Robert: But not common descent. How can we and other organisms share common descent, but not the same genetic material?

    Jeff: You're gonna have to define your terms. Macroevolution is just a DEGREE of common descent. All people believe in some degree of common descent. Moreover, people believed in macroevolution before we knew anything about genes as such. So I'm not following what distinction you're getting at.

    Robert: If phenotype did not depend on heredity.

    Jeff: It takes only the most simplistic of analogical inference to get one to that conclusion. That's why you'll never meet anyone that doesn't agree with you on that.

    Robert: Google. Lamark and Lysenko. Hell, some your comrades are still arguing this point

    Jeff: No one doubts that phenotype depends LARGELY on inheritance. Environment plays a role in phenotype, but that's beside the point.

    Robert: If genetic material was immutable.

    Jeff: That would merely prove that genetic configurations are not relevant to variation. It would imply nothing one way or another as to whether macroevolution occurred on this planet.

    Robert: No changes, no diversity, no natural selection to act on. Evolution=change. Immutability of species? Not so much.

    Jeff: The variation is observable no matter whether we can observe genetic material or not. People have deemed that variation to be, in large part, due to inheritance for millenia, and for obvious reasons.

    Robert: If rates of mutation were to slow to accommodate evolution

    Jeff: Rate is a necessary but insufficient condition of macroevolution. WAY insufficient.

    Robert: Right.....and if you disprove something necessary to a hypothesis it is falsified.

    Jeff: Macroevolutionists have speculated about faster mutation rates in the past, Robert. How do you falsify THAT hypothesis?

    Robert: Your analysis of the forensic science analogy is superficial. How, as a juror, do you make a decision in that scenario? Can reason be applied?

    Jeff: Yes. INDUCTIVE reasoning. You pick the most parsimonious interpretation of the facts.

    Jeff: IOW, to claim that methodological naturalism always provides the best explanation is to say there ARE NO final causes

    Robert: And why would we accept that in the criminal justice system, but not the classroom?

    Jeff: I have no reason to believe that the majority of people in the criminal justice system don't believe in free-will. And still have no idea why you think that it is the case.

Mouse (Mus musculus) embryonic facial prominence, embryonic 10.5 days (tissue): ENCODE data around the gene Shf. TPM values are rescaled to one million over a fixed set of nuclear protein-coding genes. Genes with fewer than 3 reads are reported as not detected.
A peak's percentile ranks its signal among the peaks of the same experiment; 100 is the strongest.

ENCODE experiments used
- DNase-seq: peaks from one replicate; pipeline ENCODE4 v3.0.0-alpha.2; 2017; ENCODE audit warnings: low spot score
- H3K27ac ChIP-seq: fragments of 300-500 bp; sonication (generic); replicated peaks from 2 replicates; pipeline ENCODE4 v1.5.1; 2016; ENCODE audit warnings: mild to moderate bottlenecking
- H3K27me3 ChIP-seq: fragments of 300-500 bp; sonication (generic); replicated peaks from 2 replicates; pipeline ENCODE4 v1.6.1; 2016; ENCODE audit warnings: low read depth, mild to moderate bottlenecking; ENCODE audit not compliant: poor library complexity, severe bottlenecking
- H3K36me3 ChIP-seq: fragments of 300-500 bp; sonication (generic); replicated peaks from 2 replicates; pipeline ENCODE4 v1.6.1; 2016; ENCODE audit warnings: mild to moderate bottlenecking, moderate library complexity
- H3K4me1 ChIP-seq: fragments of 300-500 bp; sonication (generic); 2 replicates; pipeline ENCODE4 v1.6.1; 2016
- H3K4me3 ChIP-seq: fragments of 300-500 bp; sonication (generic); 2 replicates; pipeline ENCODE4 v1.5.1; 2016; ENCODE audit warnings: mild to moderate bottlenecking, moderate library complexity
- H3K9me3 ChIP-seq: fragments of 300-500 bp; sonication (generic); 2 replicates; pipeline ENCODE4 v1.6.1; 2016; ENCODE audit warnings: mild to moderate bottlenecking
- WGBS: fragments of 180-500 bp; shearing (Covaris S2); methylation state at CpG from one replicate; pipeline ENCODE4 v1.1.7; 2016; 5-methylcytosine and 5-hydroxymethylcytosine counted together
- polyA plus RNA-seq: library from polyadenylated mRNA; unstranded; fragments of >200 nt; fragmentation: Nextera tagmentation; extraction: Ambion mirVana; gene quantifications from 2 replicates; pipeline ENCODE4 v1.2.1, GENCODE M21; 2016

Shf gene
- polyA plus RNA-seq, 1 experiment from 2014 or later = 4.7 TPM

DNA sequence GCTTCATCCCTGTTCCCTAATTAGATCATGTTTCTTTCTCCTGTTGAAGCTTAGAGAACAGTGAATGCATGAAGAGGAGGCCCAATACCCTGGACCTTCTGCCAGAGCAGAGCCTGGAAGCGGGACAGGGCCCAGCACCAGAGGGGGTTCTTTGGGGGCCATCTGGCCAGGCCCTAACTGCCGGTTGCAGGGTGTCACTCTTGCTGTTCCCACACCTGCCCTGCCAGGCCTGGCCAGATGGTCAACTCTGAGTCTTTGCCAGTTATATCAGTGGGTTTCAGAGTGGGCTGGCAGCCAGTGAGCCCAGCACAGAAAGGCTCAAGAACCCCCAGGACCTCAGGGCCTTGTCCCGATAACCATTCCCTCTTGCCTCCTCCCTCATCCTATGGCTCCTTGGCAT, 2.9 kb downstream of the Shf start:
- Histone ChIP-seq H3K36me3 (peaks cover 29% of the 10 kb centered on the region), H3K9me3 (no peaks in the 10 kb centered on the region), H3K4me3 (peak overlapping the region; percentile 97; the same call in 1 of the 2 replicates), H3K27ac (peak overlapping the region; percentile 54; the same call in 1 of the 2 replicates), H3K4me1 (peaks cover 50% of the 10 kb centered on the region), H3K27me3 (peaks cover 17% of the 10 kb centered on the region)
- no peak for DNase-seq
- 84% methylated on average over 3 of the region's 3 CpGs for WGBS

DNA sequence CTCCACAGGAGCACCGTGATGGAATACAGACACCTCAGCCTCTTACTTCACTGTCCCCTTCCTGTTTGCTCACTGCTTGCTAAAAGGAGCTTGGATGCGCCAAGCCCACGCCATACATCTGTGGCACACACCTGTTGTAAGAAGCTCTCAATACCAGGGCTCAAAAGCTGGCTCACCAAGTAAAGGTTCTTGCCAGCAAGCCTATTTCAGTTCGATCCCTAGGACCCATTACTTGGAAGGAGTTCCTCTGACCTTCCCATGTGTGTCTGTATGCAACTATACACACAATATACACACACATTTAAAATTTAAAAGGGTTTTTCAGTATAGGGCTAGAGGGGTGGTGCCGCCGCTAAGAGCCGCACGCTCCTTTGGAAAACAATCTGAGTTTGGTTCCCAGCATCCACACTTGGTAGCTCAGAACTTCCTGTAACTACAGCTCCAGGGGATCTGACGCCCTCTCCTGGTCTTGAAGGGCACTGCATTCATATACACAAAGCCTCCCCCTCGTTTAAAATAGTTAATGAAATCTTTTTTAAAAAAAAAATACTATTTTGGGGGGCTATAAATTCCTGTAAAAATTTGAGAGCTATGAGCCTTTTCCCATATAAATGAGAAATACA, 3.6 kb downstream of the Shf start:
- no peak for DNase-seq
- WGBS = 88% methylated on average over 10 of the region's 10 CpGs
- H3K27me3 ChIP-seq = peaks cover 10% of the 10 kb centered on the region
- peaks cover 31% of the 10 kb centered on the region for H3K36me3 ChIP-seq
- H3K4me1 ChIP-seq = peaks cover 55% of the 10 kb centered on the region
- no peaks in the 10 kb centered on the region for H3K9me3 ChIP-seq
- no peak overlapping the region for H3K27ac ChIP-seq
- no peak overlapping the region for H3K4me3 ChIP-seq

Robert: Or can we convict no-one since we can't rule out all final causes?

    Jeff: Free will IS final causality, Robert.

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  58. Jeff,

    You can't seriously be arguing that without shared genetic material, the ability for genomes to change, if genetics was fully decoupled from phenotype, and if mutation rates were insufficient for evolution, that evolution would be a functional hypothesis? I'm not going to spend the time to ponder what your responses could possible mean.

    My second point is not about free will. It is about the power to presume natural causes in the face of supernatural interpretations.

    Why in a courtroom, do we presume natural causes, use forensic science, and convict, when there could be supernatural final causes that could have produced the same forensic data? Why is a demon planted the data not a logical explanation using your logic?

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  60. Robert: Why in a courtroom, do we presume natural causes ...?

    Jeff: We don't, Robert. Most people believe humans have libertarian free-will, which is final causality, not natural causality.

    And you showed nothing wrong with anything I said about the unfalsifiablity of macroevolution. Thus, unless you have something else, you've made no case whatsoever that macroevolution is falsifiable. It's not. It's a working hypothesis that will always get the benefit of the doubt for those whose metaphysics compels such a conclusion no matter how much the "theory" (which is just a huge subset of hypotheses) has to continue to change to accomodate it (the mother hypothesis).